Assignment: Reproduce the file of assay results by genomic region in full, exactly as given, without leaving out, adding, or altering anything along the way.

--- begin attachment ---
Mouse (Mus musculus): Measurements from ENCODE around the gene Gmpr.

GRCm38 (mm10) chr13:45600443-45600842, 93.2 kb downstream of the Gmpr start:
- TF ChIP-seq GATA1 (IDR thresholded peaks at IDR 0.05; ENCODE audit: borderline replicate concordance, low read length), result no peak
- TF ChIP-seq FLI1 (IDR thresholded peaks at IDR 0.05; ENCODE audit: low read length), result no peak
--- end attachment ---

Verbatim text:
Mouse (Mus musculus): Measurements from ENCODE around the gene Gmpr.

GRCm38 (mm10) chr13:45600443-45600842, 93.2 kb downstream of the Gmpr start:
- TF ChIP-seq GATA1 (IDR thresholded peaks at IDR 0.05; ENCODE audit: borderline replicate concordance, low read length), result no peak
- TF ChIP-seq FLI1 (IDR thresholded peaks at IDR 0.05; ENCODE audit: low read length), result no peak